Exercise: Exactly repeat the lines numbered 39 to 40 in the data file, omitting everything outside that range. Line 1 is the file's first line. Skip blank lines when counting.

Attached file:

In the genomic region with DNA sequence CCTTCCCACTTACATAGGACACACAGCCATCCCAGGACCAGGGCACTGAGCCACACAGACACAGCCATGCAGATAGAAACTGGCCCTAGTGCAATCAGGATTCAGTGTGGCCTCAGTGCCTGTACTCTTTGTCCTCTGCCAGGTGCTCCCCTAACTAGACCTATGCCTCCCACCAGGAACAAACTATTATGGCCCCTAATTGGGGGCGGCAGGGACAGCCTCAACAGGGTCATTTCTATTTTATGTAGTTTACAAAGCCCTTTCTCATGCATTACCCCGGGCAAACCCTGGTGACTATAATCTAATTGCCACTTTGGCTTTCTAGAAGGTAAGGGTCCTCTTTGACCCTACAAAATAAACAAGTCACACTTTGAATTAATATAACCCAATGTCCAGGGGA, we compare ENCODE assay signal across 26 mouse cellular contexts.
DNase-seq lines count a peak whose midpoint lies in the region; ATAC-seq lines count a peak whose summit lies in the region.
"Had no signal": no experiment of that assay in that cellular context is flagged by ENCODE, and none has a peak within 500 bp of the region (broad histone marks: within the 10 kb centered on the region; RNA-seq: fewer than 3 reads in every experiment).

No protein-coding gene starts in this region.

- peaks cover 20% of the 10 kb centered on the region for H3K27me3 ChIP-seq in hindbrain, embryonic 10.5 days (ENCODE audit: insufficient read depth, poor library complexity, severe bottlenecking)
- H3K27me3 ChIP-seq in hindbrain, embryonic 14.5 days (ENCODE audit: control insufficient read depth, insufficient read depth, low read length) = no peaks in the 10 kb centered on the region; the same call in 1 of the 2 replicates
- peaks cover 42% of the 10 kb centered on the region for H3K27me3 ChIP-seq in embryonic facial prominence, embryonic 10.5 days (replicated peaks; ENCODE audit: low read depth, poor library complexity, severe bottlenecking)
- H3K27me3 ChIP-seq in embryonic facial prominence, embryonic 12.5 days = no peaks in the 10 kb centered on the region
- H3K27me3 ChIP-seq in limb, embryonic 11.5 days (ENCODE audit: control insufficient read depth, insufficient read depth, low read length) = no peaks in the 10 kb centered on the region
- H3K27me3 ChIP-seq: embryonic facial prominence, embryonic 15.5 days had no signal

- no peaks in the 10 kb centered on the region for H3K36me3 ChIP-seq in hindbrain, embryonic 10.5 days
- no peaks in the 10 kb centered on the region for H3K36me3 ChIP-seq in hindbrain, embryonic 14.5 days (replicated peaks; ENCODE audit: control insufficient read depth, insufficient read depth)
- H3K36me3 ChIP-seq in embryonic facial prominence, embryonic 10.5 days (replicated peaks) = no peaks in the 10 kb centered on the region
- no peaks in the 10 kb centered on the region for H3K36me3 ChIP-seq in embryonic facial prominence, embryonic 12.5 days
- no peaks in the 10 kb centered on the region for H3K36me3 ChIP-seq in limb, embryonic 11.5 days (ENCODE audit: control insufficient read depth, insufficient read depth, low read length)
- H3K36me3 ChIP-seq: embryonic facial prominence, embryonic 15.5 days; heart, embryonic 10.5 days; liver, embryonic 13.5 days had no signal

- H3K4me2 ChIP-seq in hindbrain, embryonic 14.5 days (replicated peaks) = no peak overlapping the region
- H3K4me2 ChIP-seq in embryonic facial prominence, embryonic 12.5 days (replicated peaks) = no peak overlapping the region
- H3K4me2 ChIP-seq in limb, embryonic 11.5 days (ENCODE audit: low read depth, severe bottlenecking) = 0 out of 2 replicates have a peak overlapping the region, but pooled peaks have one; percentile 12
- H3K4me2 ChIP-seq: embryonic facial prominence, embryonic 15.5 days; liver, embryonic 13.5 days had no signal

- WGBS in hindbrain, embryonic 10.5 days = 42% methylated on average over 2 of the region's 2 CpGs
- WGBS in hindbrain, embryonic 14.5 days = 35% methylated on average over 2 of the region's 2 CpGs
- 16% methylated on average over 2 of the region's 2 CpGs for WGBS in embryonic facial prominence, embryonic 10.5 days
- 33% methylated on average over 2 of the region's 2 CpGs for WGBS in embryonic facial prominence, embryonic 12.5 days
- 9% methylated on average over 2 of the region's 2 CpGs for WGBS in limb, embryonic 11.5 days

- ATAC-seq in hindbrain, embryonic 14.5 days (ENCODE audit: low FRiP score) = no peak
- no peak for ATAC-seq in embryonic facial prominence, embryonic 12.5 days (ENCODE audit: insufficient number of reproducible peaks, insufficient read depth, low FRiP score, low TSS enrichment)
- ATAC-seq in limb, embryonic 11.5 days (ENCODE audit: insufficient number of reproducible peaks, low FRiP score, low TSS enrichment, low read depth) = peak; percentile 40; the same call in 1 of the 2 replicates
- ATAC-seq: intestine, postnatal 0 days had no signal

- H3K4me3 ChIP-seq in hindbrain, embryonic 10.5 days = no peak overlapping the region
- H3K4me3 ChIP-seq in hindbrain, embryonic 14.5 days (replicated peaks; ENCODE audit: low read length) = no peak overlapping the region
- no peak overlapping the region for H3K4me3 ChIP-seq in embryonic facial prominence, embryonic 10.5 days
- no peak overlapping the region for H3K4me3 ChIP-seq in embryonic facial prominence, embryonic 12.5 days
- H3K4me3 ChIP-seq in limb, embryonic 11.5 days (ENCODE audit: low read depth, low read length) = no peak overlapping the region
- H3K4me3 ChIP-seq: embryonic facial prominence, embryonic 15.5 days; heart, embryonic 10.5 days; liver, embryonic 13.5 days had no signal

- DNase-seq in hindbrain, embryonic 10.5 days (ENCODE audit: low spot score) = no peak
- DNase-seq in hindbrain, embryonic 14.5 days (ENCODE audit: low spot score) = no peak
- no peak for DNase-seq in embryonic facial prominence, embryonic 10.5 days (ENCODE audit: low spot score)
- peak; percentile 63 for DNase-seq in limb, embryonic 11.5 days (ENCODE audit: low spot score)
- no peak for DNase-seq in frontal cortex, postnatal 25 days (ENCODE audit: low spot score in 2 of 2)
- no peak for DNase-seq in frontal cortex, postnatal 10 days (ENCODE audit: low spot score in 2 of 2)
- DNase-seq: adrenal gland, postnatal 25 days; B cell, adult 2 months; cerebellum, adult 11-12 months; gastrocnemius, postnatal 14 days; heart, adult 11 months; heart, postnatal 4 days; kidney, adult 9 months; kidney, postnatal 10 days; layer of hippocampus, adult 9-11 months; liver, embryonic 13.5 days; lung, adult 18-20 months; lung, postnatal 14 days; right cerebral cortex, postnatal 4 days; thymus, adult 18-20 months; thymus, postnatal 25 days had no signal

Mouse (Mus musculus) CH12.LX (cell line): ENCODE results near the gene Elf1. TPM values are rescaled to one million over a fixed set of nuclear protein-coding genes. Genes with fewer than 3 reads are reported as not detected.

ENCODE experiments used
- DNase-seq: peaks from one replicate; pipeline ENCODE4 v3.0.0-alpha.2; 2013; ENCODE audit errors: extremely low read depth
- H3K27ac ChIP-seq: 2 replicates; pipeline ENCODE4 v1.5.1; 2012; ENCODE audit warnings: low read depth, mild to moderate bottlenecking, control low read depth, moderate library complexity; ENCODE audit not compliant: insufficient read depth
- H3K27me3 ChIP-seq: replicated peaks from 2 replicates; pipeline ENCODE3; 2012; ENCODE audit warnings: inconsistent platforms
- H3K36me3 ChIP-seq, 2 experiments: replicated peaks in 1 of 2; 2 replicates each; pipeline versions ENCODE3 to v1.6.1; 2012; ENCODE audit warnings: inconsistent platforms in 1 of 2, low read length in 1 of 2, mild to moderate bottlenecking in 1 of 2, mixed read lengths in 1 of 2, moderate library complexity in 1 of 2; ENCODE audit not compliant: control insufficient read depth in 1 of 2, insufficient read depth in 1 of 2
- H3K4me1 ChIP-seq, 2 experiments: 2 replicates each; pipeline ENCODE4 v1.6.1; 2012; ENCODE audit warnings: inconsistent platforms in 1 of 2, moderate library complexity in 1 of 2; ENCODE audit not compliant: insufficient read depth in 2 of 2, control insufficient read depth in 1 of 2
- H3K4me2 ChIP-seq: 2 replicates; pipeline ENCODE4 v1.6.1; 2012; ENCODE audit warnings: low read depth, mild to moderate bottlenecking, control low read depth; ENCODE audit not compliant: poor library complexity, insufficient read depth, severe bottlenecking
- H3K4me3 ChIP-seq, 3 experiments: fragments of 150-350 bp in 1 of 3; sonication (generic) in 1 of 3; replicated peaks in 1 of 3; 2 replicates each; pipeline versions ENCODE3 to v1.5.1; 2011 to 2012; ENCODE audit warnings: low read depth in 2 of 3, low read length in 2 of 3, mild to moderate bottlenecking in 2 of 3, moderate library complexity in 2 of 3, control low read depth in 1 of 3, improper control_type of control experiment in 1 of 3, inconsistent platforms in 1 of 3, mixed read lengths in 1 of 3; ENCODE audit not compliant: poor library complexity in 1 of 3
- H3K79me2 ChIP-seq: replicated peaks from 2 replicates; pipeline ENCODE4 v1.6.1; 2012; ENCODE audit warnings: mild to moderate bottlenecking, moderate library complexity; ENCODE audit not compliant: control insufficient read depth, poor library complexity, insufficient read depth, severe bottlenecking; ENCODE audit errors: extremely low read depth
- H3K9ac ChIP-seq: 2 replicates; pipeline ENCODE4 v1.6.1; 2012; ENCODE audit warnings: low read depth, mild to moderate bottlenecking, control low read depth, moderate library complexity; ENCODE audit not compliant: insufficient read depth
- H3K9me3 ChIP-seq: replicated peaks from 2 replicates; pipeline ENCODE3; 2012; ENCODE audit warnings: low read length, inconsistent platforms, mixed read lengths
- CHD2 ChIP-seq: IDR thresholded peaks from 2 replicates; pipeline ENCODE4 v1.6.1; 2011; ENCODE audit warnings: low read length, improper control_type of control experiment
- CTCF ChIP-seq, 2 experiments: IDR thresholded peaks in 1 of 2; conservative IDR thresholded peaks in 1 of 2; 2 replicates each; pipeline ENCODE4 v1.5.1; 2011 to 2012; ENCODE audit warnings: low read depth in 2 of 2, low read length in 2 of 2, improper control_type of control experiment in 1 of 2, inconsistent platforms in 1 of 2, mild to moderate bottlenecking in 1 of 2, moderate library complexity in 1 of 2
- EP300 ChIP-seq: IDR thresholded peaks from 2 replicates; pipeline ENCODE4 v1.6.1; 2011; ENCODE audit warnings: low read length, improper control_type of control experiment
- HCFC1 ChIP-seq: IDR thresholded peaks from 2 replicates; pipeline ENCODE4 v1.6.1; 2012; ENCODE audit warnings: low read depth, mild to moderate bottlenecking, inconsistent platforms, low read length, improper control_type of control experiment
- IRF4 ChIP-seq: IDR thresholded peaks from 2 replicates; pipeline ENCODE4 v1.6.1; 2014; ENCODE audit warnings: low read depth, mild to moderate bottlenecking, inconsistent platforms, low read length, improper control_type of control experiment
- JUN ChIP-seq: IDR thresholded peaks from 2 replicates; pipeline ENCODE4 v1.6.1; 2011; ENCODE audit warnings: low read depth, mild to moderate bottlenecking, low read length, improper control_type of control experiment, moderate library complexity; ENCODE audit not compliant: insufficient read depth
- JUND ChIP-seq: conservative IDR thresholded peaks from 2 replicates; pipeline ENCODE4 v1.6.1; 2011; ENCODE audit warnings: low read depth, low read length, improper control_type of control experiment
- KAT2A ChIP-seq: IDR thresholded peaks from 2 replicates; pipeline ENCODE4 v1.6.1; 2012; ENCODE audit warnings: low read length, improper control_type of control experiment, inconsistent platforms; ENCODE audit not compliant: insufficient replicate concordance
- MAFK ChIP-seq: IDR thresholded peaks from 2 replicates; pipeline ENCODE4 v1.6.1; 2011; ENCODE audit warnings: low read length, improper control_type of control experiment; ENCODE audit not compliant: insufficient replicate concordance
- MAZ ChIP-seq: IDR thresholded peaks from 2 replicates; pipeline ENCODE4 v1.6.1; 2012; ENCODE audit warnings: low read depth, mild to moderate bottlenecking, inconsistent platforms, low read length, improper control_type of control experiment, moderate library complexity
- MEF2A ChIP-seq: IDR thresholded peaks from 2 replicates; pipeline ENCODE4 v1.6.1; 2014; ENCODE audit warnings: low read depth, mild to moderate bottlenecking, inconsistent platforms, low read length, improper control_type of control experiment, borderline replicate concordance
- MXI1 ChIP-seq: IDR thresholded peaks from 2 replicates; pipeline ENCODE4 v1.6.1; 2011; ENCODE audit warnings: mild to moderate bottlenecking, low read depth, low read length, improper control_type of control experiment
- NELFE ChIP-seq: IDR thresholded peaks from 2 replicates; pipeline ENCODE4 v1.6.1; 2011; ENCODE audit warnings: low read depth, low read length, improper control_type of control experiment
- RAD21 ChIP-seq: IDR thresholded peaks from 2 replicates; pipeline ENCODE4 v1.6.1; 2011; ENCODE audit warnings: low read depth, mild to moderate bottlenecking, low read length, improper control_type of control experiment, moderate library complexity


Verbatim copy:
- peak; percentile 63 for DNase-seq in limb, embryonic 11.5 days (ENCODE audit: low spot score)
- no peak for DNase-seq in frontal cortex, postnatal 25 days (ENCODE audit: low spot score in 2 of 2)